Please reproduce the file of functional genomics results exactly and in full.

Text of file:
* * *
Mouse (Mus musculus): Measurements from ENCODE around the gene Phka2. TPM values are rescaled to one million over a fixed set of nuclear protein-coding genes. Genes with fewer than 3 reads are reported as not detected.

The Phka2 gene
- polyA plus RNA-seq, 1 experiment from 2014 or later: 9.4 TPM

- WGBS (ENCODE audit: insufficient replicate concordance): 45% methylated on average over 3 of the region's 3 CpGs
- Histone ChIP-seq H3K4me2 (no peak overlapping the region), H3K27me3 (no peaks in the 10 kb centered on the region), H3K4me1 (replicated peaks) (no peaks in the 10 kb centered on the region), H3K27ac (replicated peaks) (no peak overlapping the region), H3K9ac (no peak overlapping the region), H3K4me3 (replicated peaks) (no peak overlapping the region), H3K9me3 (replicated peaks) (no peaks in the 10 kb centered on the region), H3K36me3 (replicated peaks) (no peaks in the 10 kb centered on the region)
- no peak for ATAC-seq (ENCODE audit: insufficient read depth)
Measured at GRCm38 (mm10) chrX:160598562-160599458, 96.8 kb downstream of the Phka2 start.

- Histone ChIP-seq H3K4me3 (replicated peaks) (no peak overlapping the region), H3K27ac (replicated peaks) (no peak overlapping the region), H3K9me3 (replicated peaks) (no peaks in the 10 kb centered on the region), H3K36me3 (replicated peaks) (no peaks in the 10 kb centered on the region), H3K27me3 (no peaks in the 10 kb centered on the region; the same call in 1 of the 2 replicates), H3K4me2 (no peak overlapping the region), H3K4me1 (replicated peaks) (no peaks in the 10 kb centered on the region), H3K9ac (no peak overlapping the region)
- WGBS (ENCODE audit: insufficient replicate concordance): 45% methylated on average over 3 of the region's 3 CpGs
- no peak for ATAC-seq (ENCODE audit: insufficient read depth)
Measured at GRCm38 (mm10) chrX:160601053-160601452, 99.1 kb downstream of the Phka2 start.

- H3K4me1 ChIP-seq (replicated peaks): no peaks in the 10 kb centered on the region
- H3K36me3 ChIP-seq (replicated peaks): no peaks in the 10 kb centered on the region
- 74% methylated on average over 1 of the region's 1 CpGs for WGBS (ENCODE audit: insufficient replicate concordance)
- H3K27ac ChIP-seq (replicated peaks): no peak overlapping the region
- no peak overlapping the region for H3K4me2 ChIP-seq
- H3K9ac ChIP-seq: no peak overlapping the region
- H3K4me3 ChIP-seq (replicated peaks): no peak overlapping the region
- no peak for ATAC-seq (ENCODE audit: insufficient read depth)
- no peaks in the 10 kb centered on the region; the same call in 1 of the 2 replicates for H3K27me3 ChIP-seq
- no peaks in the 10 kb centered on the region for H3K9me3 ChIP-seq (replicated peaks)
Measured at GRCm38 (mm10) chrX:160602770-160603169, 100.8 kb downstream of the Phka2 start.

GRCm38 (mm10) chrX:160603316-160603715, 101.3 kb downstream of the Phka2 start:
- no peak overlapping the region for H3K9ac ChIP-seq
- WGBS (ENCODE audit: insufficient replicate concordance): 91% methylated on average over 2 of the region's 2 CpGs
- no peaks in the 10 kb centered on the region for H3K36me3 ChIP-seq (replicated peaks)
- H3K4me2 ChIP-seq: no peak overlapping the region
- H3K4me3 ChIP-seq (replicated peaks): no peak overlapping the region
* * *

Mouse (Mus musculus): Measurements from ENCODE around the gene Phka2. TPM values are rescaled to one million over a fixed set of nuclear protein-coding genes. Genes with fewer than 3 reads are reported as not detected.

The Phka2 gene
- polyA plus RNA-seq, 1 experiment from 2014 or later: 9.4 TPM

- WGBS (ENCODE audit: insufficient replicate concordance): 45% methylated on average over 3 of the region's 3 CpGs
- Histone ChIP-seq H3K4me2 (no peak overlapping the region), H3K27me3 (no peaks in the 10 kb centered on the region), H3K4me1 (replicated peaks) (no peaks in the 10 kb centered on the region), H3K27ac (replicated peaks) (no peak overlapping the region), H3K9ac (no peak overlapping the region), H3K4me3 (replicated peaks) (no peak overlapping the region), H3K9me3 (replicated peaks) (no peaks in the 10 kb centered on the region), H3K36me3 (replicated peaks) (no peaks in the 10 kb centered on the region)
- no peak for ATAC-seq (ENCODE audit: insufficient read depth)
Measured at GRCm38 (mm10) chrX:160598562-160599458, 96.8 kb downstream of the Phka2 start.

- Histone ChIP-seq H3K4me3 (replicated peaks) (no peak overlapping the region), H3K27ac (replicated peaks) (no peak overlapping the region), H3K9me3 (replicated peaks) (no peaks in the 10 kb centered on the region), H3K36me3 (replicated peaks) (no peaks in the 10 kb centered on the region), H3K27me3 (no peaks in the 10 kb centered on the region; the same call in 1 of the 2 replicates), H3K4me2 (no peak overlapping the region), H3K4me1 (replicated peaks) (no peaks in the 10 kb centered on the region), H3K9ac (no peak overlapping the region)
- WGBS (ENCODE audit: insufficient replicate concordance): 45% methylated on average over 3 of the region's 3 CpGs
- no peak for ATAC-seq (ENCODE audit: insufficient read depth)
Measured at GRCm38 (mm10) chrX:160601053-160601452, 99.1 kb downstream of the Phka2 start.

- H3K4me1 ChIP-seq (replicated peaks): no peaks in the 10 kb centered on the region
- H3K36me3 ChIP-seq (replicated peaks): no peaks in the 10 kb centered on the region
- 74% methylated on average over 1 of the region's 1 CpGs for WGBS (ENCODE audit: insufficient replicate concordance)
- H3K27ac ChIP-seq (replicated peaks): no peak overlapping the region
- no peak overlapping the region for H3K4me2 ChIP-seq
- H3K9ac ChIP-seq: no peak overlapping the region
- H3K4me3 ChIP-seq (replicated peaks): no peak overlapping the region
- no peak for ATAC-seq (ENCODE audit: insufficient read depth)
- no peaks in the 10 kb centered on the region; the same call in 1 of the 2 replicates for H3K27me3 ChIP-seq
- no peaks in the 10 kb centered on the region for H3K9me3 ChIP-seq (replicated peaks)
Measured at GRCm38 (mm10) chrX:160602770-160603169, 100.8 kb downstream of the Phka2 start.

GRCm38 (mm10) chrX:160603316-160603715, 101.3 kb downstream of the Phka2 start:
- no peak overlapping the region for H3K9ac ChIP-seq
- WGBS (ENCODE audit: insufficient replicate concordance): 91% methylated on average over 2 of the region's 2 CpGs
- no peaks in the 10 kb centered on the region for H3K36me3 ChIP-seq (replicated peaks)
- H3K4me2 ChIP-seq: no peak overlapping the region
- H3K4me3 ChIP-seq (replicated peaks): no peak overlapping the region